I’ll turn to my experiences with teachers. I’ve known a few… nothing like a representative sample, but I’ve known plenty of young people working in hakwons who were teaching English, but who struggled to converse with me about even basic things. Who hired them to teach a language they readily admit they cannot speak?
And I think of teachers at summer training courses where I’ve worked, huge groups of them numbering around a hundred, and remember how those under thirty tended to do a good job at trying and participating, while many (though of course not all!) of the older ones simply sat through the class, not participating at all, even when I spoonfed them the content they were supposed to practice… and the older one who did try, bless them, they had good attitudes, still couldn’t handle much at all in English.
And most disturbingly, I’ll turn to the story a friend of mine told me, after she started teaching in a high school in Pyeongtaek. She said she was shunned by the other English teachers… because she can actually speak English. She was hassled for her “arrogance” because she was actually attending an English hakwon in a neighbouring city and practicing her English in a freetalking class. She was picked on by an older teacher who resented her English ability and insulted her publicly many times. She was even told, in no uncertain terms, that since she liked English so much, when the school hired a foreigner, she would be the only person to deal with her or him… none of the other teachers wanted the embarrassment of speaking English to a foreigner.
And bear in mind, these are the other English teachers at her high school. Pretty much everyone knows that they’re unqualified to teach English, that their students don’t learn how to use the language at all; in fact, according to my friend, on some level they explicitly know they’re not qualified, which is why they’re so nasty to younger new teachers who dare to have some actual proficiency in the language.
I should qualify (argh! no pun intended) everything I’ve said so far. Most of the teachers and students I’m talking about are from smaller cities or towns. It’s not so surprising that plenty of English teachers in the countryside can’t actually speak English. I’m sure anyone who had to teach French in Northern Saskatchewan was far from fluent.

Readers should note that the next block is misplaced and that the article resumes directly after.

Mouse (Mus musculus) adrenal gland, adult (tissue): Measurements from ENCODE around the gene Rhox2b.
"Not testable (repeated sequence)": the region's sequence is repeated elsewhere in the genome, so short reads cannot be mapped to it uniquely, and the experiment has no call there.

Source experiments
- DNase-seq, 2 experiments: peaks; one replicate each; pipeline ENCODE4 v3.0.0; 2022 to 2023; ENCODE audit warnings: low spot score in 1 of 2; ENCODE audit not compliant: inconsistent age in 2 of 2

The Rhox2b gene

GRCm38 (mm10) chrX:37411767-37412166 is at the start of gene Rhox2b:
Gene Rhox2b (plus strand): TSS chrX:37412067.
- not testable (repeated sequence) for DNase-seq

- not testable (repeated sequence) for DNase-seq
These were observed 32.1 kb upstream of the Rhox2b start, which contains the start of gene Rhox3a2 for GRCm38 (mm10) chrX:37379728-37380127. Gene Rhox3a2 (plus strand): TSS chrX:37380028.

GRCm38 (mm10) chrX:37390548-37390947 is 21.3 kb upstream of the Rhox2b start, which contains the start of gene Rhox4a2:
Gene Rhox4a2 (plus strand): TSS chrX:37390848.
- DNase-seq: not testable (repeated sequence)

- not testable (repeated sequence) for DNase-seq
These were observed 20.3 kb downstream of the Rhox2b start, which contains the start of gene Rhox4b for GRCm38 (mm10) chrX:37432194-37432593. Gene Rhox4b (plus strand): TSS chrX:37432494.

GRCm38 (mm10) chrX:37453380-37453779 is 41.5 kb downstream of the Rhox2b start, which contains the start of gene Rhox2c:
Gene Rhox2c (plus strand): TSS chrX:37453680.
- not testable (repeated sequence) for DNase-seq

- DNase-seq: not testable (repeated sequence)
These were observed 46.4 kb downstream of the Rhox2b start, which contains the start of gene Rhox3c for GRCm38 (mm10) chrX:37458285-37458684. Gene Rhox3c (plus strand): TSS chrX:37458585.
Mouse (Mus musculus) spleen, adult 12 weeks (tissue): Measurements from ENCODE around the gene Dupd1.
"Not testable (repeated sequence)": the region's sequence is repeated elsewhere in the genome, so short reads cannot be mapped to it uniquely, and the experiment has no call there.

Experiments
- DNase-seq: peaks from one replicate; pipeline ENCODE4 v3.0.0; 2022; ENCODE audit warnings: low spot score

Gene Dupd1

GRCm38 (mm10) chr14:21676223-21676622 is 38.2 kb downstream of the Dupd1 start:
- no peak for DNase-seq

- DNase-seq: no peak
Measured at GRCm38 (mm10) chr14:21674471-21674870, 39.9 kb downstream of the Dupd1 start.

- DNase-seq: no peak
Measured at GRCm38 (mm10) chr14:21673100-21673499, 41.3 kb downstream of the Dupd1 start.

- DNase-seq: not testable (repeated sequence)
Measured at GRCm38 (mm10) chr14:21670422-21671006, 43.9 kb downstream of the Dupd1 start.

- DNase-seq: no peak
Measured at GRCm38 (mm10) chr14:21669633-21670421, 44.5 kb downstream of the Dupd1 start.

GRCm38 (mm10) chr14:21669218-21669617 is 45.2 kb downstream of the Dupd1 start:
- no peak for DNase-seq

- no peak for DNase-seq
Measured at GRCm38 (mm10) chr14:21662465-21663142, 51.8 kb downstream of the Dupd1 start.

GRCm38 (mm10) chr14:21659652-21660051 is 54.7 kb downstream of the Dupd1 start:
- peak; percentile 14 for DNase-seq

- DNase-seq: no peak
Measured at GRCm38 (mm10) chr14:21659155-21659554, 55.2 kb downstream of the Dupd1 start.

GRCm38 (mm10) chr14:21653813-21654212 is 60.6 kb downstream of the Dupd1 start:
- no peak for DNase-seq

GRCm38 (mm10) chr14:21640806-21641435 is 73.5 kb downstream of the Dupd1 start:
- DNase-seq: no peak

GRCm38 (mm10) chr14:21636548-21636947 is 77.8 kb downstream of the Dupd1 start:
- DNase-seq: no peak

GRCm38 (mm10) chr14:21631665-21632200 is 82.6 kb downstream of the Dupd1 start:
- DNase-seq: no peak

But given the ubiquity of English education in this country, even within public schools; given its (sadly inflated) importance to the academic and professional life of young people living here, via University Entrance Exams and TOEIC scores, I am absolutely stunned by the fact that, at least apparently, the Korean media finds the story of “unqualified foreign teachers” in private institutions like hakwons rate as more of an issue than the problem of “unqualified” Korean teachers of English in the public school system.
Certainly there are plenty of both, but the difference is that while the former result in a shortchanging of education for the relatively smaller segment of the population that can afford hakwons for their kids, the latter seriously shortchanges all (or, at least, significantly more) students in the public school system. It’s sad that xenophobia is used to pump up a relatively peripheral issue when something much more pressing is quite obvious to anyone who’s looked into the problem.
But of course, the fact that I even say something like this is anathema, it’s heresy. If I say this, I must also be one of those “unqualified” foreigners. But the funny thing is, it’s rather routine for my young Korean friends to complain about the education system here, and especially to complain about their English-language education. Many complain that they never learned much in English class, and the few who have nice things to say about their teachers, usually speak of those nice teachers as if they were swimming against the general current of the school program/system.
If what I’ve said were to come from a Korean’s lips, one could not dismiss it so easily. And I have heard things remarkably similar from from many Koreans I know. The difference is, they’re not willing to question the qualifications of a whole class of Korean teachers publicly, because of the loss of face. If a white teacher suffers a loss of face in the media, I suppose it’s less of an issue; we tend to whine a bit and then ignore it, and perhaps less damage is done.
So I’m not so sure I find this “unqualified” term such a positive thing. It depends, I suppose, on how judiciously it is being applied now, and will be applied in the future. Perhaps Peter at Oranckay, should he happen upon this post, can enlighten me further, at least in terms of its present usage.